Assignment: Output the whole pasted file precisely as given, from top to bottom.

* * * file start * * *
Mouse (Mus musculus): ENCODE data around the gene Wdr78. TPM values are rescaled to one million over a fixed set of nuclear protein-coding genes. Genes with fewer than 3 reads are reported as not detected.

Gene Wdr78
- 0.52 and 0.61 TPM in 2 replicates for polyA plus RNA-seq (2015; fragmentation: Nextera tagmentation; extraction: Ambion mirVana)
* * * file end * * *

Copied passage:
Mouse (Mus musculus): ENCODE data around the gene Wdr78. TPM values are rescaled to one million over a fixed set of nuclear protein-coding genes. Genes with fewer than 3 reads are reported as not detected.

Gene Wdr78
- 0.52 and 0.61 TPM in 2 replicates for polyA plus RNA-seq (2015; fragmentation: Nextera tagmentation; extraction: Ambion mirVana)